Myth of Mothering

Lesley Glenner

Debunking the myth of mothering

As a mother, you may be falsely assured that your maternal or natural mothering instincts will “kick in”, that you “are made for this”. This may be said in an attempt to put us at ease, but it’s actually an antiquated and potentially harmful sentiment.

The “myth of mothering” is that we are endlessly nurturing beings with a constant wellspring of energy to give, that there’s a picture of mothering that would should effortlessly achieved and that mothering is pinnacle experience that should satiate our multi-faceted selves.  The preconceptions we have about “motherhood” and “maternal instinct” have become persistent, and unfortunately are dismissive of the skills that actually must be learned to parent well.

When we feel we should already know how to do a task, but it’s something we’ve never actually learned, feelings of shame and inadequacy can bubble up. Almost none of our child-care behaviors today are 100% inherently and biologically programmed.

Think of everything that modern parenting requires. Soothing a crying child, nursing, feeding, changing diapers, pumping milk, swaddling, managing sleep schedules, dealing with diaper bags, car seats, and pack-n-plays, washing the dishes, meeting the needs of siblings… WORKING… Are moms really supposed to know and do all of these things… instinctually?  Seamlessly?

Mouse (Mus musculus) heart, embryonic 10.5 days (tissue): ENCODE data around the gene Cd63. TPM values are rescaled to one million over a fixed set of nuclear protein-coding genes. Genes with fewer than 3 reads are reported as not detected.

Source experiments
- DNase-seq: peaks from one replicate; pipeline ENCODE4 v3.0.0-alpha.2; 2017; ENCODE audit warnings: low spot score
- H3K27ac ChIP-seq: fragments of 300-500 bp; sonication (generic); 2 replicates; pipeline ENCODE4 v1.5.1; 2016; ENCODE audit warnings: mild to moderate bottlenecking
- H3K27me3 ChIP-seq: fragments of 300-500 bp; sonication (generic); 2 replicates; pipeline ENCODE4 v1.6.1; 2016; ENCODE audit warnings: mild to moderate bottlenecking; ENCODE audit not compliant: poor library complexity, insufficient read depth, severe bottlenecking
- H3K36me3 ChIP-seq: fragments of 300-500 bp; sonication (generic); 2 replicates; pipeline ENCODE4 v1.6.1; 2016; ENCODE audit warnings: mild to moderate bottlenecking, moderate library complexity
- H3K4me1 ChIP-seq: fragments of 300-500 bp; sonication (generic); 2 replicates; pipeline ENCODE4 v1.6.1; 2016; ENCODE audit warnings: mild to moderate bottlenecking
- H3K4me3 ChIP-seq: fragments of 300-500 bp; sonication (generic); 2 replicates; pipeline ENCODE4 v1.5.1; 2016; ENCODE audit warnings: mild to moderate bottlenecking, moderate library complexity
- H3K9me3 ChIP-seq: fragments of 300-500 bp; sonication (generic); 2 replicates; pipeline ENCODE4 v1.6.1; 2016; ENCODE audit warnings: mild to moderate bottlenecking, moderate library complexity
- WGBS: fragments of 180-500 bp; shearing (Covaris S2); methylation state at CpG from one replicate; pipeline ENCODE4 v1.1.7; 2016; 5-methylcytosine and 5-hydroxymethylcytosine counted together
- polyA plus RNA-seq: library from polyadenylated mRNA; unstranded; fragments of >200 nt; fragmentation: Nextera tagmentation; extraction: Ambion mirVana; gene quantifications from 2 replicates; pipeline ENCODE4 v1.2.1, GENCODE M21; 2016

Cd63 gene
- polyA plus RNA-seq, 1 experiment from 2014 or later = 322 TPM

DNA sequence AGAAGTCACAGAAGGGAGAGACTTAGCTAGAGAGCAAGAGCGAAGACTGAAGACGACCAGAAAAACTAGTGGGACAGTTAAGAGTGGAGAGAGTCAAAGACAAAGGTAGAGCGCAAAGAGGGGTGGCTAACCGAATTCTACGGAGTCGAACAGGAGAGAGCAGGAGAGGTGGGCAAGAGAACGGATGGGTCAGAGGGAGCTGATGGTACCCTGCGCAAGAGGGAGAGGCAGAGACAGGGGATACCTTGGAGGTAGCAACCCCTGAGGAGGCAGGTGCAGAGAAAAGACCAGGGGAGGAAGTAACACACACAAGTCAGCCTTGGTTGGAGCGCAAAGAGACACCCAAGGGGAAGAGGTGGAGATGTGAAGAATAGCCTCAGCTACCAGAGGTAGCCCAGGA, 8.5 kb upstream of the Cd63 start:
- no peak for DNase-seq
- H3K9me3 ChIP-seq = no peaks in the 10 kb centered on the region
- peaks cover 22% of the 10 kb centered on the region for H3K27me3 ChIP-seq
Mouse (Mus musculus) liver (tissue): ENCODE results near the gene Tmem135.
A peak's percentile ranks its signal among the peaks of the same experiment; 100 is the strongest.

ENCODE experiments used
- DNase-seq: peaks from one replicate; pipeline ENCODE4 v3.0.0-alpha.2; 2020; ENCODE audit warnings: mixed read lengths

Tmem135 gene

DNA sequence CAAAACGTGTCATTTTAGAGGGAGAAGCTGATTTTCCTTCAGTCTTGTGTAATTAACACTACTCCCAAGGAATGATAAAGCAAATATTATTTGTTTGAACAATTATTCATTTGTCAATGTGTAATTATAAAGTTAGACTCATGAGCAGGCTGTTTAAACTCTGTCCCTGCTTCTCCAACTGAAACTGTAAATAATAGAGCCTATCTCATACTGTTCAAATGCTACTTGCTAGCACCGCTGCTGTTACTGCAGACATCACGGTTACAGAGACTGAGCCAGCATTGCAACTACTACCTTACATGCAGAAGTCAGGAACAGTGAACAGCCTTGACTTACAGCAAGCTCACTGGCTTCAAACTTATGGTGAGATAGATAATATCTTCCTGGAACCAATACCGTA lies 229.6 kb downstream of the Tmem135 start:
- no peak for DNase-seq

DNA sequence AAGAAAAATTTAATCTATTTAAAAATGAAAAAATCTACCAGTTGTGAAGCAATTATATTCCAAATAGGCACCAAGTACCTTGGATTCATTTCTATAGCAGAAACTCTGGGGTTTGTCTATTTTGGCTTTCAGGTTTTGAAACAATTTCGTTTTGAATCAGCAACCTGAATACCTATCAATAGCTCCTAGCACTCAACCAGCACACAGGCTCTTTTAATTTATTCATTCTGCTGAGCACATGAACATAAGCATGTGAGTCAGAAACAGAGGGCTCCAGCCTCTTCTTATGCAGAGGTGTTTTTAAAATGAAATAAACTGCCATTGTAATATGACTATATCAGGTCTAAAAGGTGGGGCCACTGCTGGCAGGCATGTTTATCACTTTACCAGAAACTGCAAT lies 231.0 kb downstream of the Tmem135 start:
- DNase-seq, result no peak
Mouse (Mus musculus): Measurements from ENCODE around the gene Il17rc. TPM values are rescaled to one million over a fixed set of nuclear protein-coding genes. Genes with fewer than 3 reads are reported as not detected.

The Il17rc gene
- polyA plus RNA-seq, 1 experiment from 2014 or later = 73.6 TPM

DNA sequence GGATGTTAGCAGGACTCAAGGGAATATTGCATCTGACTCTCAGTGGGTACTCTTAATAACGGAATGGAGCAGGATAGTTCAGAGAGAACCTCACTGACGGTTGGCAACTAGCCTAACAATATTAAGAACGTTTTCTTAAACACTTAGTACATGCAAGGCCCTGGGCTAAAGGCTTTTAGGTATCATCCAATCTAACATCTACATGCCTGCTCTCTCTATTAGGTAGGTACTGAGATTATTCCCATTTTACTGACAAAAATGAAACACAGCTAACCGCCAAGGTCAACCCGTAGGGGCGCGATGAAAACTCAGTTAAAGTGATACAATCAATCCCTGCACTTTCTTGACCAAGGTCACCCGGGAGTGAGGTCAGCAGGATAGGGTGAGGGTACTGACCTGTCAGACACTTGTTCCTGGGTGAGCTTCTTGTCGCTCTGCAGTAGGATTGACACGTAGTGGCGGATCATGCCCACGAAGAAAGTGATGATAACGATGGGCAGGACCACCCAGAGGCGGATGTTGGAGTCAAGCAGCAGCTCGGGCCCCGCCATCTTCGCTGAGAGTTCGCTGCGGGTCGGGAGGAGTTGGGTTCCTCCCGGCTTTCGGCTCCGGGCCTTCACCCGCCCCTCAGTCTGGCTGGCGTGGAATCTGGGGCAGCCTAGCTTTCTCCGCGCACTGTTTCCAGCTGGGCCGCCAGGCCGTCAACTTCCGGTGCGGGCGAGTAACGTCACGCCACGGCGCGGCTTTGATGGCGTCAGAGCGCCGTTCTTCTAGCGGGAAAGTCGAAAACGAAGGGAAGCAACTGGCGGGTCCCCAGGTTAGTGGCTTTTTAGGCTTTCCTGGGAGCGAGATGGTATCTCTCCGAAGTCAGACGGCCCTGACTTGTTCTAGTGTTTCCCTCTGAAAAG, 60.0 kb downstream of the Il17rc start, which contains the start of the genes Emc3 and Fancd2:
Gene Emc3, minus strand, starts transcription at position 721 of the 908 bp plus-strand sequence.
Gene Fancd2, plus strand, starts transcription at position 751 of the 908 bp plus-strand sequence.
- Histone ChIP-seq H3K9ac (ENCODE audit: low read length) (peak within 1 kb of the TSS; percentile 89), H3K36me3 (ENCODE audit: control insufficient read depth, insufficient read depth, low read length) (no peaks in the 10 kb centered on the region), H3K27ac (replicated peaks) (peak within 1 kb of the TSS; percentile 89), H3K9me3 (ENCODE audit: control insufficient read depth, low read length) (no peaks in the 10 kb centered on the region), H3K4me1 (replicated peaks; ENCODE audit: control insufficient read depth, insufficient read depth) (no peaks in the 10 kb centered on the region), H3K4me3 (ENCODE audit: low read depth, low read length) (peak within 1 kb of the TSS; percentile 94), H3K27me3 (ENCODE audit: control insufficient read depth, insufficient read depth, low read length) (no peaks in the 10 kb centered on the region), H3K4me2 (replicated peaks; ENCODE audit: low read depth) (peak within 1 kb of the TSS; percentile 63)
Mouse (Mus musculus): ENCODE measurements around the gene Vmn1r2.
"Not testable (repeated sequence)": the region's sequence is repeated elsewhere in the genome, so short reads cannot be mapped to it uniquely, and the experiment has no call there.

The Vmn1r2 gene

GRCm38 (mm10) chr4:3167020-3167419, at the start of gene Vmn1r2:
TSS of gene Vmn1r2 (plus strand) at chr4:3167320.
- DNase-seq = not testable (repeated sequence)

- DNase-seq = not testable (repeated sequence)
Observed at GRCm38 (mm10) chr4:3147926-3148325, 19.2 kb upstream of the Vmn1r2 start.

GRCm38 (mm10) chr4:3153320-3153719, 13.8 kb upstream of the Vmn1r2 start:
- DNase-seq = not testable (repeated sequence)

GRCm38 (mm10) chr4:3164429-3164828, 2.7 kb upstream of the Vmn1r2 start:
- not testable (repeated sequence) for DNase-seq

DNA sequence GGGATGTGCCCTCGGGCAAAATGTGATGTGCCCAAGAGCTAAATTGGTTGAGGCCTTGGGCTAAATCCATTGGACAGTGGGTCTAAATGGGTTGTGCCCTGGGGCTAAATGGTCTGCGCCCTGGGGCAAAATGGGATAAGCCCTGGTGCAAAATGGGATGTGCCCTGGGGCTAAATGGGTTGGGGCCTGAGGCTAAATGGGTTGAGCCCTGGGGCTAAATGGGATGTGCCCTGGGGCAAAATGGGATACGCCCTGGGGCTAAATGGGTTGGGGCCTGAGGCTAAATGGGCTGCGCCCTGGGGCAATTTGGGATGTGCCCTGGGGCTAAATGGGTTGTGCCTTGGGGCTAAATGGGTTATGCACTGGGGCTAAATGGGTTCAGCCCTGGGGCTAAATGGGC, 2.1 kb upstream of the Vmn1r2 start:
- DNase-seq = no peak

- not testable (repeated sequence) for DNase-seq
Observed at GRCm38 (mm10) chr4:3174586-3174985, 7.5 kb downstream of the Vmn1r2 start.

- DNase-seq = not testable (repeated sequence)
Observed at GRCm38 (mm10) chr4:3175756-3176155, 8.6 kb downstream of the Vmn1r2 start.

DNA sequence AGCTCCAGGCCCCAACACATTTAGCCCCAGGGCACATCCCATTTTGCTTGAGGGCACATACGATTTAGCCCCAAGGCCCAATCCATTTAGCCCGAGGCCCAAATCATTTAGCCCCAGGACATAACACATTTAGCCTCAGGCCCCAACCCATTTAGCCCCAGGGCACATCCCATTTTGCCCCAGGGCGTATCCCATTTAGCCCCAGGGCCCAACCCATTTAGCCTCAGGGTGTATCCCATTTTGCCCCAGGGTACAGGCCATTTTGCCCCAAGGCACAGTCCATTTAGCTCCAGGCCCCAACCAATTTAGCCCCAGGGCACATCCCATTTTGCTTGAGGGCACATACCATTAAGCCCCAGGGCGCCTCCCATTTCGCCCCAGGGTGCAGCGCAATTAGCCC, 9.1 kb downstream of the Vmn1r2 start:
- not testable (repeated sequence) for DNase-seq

No, it’s not natural to know how to do these things. We typically learn on the job.

Why is the mothering myth a problem?

The myth of mothering is injurious because it’s an untrue promise that sets us up to fail. We are NOT endlessly nurturing beings.

Relationships–with children, with spouses, with other family members–are demanding. We require rest and renewal to be able to meet those demands.

Every stage of parenting kids 0-10 requires some level of demand. Obviously, the newborn stage is an around-the-clock demand, but each developmental stage our children face requires us to show up in earnest. Parents are guides, mentors, unconditionally loving companions who exist to serve children.

Modern parenting makes us forget that we are not designed to do the work of “the village’ alone. We cannot possibly be the mommy, the auntie, the grandmother, all at once and without breaks.

This myth of motherhood exists under the surface of our conscious experience, which makes it particularly insidious. We become trapped from getting the help we need due to what were originally societal expectations, that translate into our own unrealistic standards of ourselves. When we fall short, it leads to disappointment in ourselves, and ultimately can bring about a deep sense of failure.

 

Who’s job is mothering?

Post-womb, mothers are not the single appropriate nurturer/caretaker. It’s harmful for everyone to believe in the myth of mothering,  when we could instead be working on building the skills we need to be great parents, caregivers, and nurturers. We could be cultivating these skills in everyone–not just women or mothers. Imagine how loving such a world could be.

Playing the role of a modern mother who’s “doing it all” is not conducive to harmonious parenting interactions. Today’s mothers are stressed, fatigued, and needing to tap out… without anyone available to pick up the baton.